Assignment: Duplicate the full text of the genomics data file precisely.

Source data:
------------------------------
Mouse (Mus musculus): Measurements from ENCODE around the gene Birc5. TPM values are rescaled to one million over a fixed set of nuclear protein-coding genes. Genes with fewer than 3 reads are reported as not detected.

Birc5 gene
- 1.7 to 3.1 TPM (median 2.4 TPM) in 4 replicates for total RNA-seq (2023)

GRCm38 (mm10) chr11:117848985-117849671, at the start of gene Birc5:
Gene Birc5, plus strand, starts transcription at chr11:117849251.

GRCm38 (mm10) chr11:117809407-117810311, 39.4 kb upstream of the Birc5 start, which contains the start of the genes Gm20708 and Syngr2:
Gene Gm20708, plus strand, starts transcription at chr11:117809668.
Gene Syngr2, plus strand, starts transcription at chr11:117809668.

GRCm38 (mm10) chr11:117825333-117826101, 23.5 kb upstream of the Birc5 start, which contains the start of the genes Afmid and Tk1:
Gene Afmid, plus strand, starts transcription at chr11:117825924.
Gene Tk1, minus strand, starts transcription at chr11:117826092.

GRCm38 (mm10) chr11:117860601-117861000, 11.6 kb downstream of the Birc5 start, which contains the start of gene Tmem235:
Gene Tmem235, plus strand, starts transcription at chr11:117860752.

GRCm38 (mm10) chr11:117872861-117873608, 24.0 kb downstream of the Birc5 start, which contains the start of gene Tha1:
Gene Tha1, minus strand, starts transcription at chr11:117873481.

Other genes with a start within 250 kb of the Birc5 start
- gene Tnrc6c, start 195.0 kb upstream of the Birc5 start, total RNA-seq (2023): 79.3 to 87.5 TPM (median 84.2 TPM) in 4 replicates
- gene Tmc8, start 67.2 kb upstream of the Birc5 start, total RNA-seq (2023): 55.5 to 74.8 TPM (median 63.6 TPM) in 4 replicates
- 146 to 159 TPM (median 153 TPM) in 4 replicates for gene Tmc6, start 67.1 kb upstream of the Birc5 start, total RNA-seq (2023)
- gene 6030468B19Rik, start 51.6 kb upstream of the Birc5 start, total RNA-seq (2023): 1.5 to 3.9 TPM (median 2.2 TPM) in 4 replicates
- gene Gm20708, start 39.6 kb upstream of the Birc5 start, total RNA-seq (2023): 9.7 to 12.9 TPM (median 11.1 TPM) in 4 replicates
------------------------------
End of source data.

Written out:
Mouse (Mus musculus): Measurements from ENCODE around the gene Birc5. TPM values are rescaled to one million over a fixed set of nuclear protein-coding genes. Genes with fewer than 3 reads are reported as not detected.

Birc5 gene
- 1.7 to 3.1 TPM (median 2.4 TPM) in 4 replicates for total RNA-seq (2023)

GRCm38 (mm10) chr11:117848985-117849671, at the start of gene Birc5:
Gene Birc5, plus strand, starts transcription at chr11:117849251.

GRCm38 (mm10) chr11:117809407-117810311, 39.4 kb upstream of the Birc5 start, which contains the start of the genes Gm20708 and Syngr2:
Gene Gm20708, plus strand, starts transcription at chr11:117809668.
Gene Syngr2, plus strand, starts transcription at chr11:117809668.

GRCm38 (mm10) chr11:117825333-117826101, 23.5 kb upstream of the Birc5 start, which contains the start of the genes Afmid and Tk1:
Gene Afmid, plus strand, starts transcription at chr11:117825924.
Gene Tk1, minus strand, starts transcription at chr11:117826092.

GRCm38 (mm10) chr11:117860601-117861000, 11.6 kb downstream of the Birc5 start, which contains the start of gene Tmem235:
Gene Tmem235, plus strand, starts transcription at chr11:117860752.

GRCm38 (mm10) chr11:117872861-117873608, 24.0 kb downstream of the Birc5 start, which contains the start of gene Tha1:
Gene Tha1, minus strand, starts transcription at chr11:117873481.

Other genes with a start within 250 kb of the Birc5 start
- gene Tnrc6c, start 195.0 kb upstream of the Birc5 start, total RNA-seq (2023): 79.3 to 87.5 TPM (median 84.2 TPM) in 4 replicates
- gene Tmc8, start 67.2 kb upstream of the Birc5 start, total RNA-seq (2023): 55.5 to 74.8 TPM (median 63.6 TPM) in 4 replicates
- 146 to 159 TPM (median 153 TPM) in 4 replicates for gene Tmc6, start 67.1 kb upstream of the Birc5 start, total RNA-seq (2023)
- gene 6030468B19Rik, start 51.6 kb upstream of the Birc5 start, total RNA-seq (2023): 1.5 to 3.9 TPM (median 2.2 TPM) in 4 replicates
- gene Gm20708, start 39.6 kb upstream of the Birc5 start, total RNA-seq (2023): 9.7 to 12.9 TPM (median 11.1 TPM) in 4 replicates